In 1989, the Tsutomu Miyazaki case shocked Japan. The incident involves Tsutomu Miyazaki, also known as the Otaku Murderer, who mutilated and killed 4 girls between the ages of four to seven. The sentiment that manga and anime are harmful materials has since built up because Tsutomu Miyazaki was a fan of them. This was the beginning of the movement.

Note that 16 years after the incident, a certain reporter revealed that some facts during the incident was intentional faked for the press coverage. For example the reporter intentionally placed a obscene magazine on the top of a stack of magazines and took a photographs of Miyazaki's room.

In 1990, Asahi Shimbun said in an editorial that manga exerts a harmful influence. As a result the "Protect Children from Comic Books Association" was organized in Wakayama, and a signature campaign was underway. Many PTAs agreed with this campaign, and denounced Weekly Shonen Jump, a magazine whose intended audience was elementary school students. In particular, Fist of the North Star and Dragon Ball were deemed too violent. As a result of the criticism against obscene manga, publishers began self-regulate obscene manga.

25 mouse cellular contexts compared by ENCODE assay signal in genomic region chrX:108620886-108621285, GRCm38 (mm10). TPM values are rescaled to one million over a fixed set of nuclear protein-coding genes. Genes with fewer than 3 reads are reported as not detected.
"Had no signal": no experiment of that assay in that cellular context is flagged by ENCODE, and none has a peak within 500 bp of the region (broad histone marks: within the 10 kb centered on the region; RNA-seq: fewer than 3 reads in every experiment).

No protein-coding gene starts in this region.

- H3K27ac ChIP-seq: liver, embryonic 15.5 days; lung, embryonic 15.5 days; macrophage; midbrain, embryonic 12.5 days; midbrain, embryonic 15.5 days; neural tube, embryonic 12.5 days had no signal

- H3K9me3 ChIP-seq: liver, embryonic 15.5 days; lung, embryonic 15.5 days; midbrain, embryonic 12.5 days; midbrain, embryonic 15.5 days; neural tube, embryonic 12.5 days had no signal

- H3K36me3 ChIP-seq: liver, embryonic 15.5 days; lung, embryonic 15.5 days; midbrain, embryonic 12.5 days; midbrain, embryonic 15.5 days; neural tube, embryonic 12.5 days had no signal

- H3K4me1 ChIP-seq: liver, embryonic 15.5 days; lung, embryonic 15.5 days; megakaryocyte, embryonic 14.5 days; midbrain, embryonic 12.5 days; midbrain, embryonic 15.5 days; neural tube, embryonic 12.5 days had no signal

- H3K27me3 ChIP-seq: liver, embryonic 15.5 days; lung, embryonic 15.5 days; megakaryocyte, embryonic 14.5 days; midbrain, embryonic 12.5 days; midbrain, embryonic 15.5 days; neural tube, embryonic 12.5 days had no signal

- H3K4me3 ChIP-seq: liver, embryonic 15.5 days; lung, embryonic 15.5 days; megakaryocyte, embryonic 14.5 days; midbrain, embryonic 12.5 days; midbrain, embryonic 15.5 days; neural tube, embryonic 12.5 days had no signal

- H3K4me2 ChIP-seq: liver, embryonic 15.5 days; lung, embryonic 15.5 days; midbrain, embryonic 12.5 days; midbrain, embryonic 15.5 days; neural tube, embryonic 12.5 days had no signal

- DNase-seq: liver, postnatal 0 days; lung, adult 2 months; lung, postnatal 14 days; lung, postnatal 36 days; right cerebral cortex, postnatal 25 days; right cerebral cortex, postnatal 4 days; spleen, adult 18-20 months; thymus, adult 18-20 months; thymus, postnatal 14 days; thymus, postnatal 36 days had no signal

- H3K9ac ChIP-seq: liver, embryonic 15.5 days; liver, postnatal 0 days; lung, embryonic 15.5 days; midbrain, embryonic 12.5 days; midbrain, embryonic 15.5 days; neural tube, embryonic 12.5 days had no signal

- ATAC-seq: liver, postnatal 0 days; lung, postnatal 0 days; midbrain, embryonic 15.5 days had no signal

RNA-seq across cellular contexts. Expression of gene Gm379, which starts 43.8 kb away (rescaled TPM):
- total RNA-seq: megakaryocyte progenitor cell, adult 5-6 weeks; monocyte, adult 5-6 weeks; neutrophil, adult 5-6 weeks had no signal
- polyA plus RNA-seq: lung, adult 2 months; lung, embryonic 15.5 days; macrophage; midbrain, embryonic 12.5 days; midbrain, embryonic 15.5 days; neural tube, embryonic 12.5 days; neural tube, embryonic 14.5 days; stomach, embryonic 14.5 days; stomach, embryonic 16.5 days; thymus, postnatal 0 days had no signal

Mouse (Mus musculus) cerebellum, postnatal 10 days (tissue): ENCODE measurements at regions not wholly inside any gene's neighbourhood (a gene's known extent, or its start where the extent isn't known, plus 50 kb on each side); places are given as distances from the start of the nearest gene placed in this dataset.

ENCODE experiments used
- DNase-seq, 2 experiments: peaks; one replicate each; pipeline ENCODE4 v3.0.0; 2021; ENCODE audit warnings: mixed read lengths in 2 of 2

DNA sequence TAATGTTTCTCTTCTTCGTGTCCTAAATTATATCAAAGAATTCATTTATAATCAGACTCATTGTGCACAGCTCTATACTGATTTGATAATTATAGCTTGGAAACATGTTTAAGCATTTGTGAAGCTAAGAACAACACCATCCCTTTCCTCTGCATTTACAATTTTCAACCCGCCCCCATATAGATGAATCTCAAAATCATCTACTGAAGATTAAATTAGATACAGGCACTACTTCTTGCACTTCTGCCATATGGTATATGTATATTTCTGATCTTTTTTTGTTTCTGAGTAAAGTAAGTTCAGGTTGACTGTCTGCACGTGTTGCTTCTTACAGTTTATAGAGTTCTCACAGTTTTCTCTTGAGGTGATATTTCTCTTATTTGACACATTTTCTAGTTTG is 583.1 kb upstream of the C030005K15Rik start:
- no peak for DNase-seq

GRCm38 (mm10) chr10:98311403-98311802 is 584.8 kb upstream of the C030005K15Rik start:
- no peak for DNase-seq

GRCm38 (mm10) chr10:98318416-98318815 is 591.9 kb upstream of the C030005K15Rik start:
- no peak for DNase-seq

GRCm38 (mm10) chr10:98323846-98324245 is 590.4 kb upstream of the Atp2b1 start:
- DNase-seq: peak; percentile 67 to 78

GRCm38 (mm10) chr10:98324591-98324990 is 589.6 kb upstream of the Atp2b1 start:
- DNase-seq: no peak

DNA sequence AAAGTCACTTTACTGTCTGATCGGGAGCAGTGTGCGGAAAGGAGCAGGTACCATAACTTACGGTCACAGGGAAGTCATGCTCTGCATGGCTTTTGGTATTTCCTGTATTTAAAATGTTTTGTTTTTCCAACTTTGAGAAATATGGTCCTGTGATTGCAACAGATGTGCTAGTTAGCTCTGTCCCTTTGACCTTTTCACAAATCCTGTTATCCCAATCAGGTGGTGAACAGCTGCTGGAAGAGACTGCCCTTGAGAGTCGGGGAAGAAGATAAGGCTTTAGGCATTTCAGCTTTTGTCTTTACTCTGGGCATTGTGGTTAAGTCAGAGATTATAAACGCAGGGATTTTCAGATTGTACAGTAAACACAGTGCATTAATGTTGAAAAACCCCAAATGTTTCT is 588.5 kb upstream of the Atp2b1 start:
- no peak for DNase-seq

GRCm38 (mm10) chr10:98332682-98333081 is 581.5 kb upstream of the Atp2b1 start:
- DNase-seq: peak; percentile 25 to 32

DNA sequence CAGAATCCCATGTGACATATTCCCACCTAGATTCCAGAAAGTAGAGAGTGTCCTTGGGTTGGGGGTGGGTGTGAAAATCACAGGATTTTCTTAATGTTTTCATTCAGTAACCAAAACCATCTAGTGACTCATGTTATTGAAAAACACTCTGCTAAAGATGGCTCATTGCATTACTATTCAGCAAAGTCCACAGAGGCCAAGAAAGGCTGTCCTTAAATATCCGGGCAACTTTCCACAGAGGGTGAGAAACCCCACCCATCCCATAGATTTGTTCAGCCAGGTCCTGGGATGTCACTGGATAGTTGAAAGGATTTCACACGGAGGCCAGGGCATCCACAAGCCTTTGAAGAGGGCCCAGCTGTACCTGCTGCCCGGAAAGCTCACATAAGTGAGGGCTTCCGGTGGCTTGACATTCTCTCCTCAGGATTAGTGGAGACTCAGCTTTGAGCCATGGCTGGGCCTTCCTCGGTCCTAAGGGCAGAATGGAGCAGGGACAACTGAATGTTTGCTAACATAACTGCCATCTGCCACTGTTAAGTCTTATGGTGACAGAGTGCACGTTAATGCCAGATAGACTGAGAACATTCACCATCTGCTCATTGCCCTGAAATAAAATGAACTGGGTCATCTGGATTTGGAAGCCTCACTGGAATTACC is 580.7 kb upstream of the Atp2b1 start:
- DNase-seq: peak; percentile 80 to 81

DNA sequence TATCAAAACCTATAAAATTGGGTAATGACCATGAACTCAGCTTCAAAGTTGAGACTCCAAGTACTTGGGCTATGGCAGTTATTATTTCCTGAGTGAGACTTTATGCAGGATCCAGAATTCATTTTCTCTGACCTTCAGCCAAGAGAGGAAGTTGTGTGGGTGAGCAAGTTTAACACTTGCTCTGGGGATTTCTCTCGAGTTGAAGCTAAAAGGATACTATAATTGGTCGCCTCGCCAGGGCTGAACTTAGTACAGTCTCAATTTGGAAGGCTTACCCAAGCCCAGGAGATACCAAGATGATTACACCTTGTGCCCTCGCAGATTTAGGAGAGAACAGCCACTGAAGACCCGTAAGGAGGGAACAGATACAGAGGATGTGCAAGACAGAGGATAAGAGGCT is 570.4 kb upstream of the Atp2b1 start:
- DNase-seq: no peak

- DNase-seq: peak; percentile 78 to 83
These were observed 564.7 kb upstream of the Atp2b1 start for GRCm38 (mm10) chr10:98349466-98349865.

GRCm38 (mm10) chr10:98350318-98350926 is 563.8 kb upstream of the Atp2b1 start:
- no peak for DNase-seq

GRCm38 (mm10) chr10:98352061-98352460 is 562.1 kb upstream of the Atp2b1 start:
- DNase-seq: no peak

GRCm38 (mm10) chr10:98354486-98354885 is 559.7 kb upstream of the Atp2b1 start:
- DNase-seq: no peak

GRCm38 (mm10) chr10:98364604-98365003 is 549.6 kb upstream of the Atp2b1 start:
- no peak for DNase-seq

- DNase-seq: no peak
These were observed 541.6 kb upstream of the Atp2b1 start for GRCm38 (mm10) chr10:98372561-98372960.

In 1991, the Tokyo Metropolitan Government adopted the "Harmful Books Restricting Resolution," and started to enforce juvenile protection regulation. In the Japanese Diet, with Taro Aso from LDP as chairman, the "Council to Take Measures Agasint Harmful Comics" was formed. The council summoned industry participants and asked them to describe their self-regulation. In the private sector, the "Harmful Comics Awareness Society" was formed. The society consisted of not only of publishers, but also a wide range of other people. Later the name of the society was changed to "Manga Defense Association." Also, the "Society of Free Expression in Manga" was formed with Shotaro Ishinomori as chairman.

After this movement, publishers started to put "Zoning Mark" over sexual contents as self-regulation. As a result, some manga and magazines began doing less adjustment to their work due to zoning.

The Good, the Bad and the Loli

img1Naisho no Tsubomi (Secret Bud) Volume 3 was released on the 29th. In April of 2005, when the first volume of the collected manga went on sale, the manga sold explosively well through online retailers such as Amazon and 7andy, to the otaku demographic in particular, and became a topic of discussion even in normal weekly magazines." Hatena Diary's Naitsubo Refugees, writes:

While, really, its reader demographic should be elementary school students of a similar age to its protagonist who are currently going through sex ed, and the parents of those students, but it looks as though it's gone and tapped an completely unexpected reader demographic.

The blog LilyDays-san comments:

Every time there's information on first periods, information on bras, information on hair-growth, all sorts of sex-ed information aimed at young girls entering puberty. As you’d expect, it seems to be getting lots of odd looks, but even if you just read it to read it, it's a wonderful book.